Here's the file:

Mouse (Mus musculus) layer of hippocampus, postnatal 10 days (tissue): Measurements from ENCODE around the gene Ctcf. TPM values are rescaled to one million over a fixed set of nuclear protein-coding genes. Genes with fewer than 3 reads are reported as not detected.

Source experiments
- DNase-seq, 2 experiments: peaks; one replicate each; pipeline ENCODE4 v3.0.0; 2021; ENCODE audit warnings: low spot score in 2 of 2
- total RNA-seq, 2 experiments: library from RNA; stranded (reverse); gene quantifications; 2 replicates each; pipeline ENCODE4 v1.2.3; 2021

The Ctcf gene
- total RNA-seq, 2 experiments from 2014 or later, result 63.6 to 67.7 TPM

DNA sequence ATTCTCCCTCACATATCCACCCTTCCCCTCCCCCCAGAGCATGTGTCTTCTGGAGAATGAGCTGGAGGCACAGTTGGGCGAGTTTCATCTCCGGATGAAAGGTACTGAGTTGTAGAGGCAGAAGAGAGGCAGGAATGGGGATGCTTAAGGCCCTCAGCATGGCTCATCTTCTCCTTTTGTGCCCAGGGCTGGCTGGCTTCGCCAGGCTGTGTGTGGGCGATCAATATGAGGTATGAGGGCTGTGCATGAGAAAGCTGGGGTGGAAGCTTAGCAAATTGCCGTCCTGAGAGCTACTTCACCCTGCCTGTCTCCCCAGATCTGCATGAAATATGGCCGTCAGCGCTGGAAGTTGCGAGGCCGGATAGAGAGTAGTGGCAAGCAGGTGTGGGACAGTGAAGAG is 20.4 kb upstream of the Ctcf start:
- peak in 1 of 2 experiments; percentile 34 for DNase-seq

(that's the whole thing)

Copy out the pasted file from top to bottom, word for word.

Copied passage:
Mouse (Mus musculus) layer of hippocampus, postnatal 10 days (tissue): Measurements from ENCODE around the gene Ctcf. TPM values are rescaled to one million over a fixed set of nuclear protein-coding genes. Genes with fewer than 3 reads are reported as not detected.

Source experiments
- DNase-seq, 2 experiments: peaks; one replicate each; pipeline ENCODE4 v3.0.0; 2021; ENCODE audit warnings: low spot score in 2 of 2
- total RNA-seq, 2 experiments: library from RNA; stranded (reverse); gene quantifications; 2 replicates each; pipeline ENCODE4 v1.2.3; 2021

The Ctcf gene
- total RNA-seq, 2 experiments from 2014 or later, result 63.6 to 67.7 TPM

DNA sequence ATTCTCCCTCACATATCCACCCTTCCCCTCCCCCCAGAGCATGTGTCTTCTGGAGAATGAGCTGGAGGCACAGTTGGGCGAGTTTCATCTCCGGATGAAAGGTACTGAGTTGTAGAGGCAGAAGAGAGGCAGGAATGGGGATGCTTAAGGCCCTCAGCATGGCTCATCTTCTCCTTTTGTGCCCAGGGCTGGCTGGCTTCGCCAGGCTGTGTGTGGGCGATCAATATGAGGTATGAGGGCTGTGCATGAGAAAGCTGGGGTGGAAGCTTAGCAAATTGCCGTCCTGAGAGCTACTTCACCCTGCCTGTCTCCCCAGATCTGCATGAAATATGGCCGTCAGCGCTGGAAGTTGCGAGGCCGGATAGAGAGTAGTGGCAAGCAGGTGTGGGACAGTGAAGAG is 20.4 kb upstream of the Ctcf start:
- peak in 1 of 2 experiments; percentile 34 for DNase-seq